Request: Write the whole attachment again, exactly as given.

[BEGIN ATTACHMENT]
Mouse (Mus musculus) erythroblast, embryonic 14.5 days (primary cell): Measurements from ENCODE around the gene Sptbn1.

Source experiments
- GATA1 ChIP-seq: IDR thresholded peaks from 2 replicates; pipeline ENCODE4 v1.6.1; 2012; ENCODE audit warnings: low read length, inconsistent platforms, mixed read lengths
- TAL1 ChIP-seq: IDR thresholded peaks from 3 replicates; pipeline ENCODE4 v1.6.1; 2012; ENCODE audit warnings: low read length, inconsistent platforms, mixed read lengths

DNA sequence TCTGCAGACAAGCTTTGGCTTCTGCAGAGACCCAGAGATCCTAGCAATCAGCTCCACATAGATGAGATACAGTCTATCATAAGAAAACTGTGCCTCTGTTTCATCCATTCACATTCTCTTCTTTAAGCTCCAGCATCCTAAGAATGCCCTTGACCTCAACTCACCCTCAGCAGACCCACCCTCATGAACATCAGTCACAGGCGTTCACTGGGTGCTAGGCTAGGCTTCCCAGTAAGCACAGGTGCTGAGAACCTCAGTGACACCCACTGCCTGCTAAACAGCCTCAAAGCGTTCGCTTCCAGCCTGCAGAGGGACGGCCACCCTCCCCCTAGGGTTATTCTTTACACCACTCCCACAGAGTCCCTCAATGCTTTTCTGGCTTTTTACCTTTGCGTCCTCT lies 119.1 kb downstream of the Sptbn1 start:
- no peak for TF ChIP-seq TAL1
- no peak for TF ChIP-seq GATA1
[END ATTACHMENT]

Mouse (Mus musculus) erythroblast, embryonic 14.5 days (primary cell): Measurements from ENCODE around the gene Sptbn1.

Source experiments
- GATA1 ChIP-seq: IDR thresholded peaks from 2 replicates; pipeline ENCODE4 v1.6.1; 2012; ENCODE audit warnings: low read length, inconsistent platforms, mixed read lengths
- TAL1 ChIP-seq: IDR thresholded peaks from 3 replicates; pipeline ENCODE4 v1.6.1; 2012; ENCODE audit warnings: low read length, inconsistent platforms, mixed read lengths

DNA sequence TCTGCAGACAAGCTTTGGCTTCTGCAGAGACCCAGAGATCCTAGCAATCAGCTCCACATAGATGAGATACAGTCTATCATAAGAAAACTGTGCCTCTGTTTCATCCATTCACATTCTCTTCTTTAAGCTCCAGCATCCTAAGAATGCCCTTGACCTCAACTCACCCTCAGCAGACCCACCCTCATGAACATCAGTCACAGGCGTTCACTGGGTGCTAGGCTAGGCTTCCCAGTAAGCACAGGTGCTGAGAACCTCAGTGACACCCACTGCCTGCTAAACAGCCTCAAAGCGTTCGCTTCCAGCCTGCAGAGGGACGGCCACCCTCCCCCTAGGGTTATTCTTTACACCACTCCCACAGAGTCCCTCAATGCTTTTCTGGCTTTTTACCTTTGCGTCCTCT lies 119.1 kb downstream of the Sptbn1 start:
- no peak for TF ChIP-seq TAL1
- no peak for TF ChIP-seq GATA1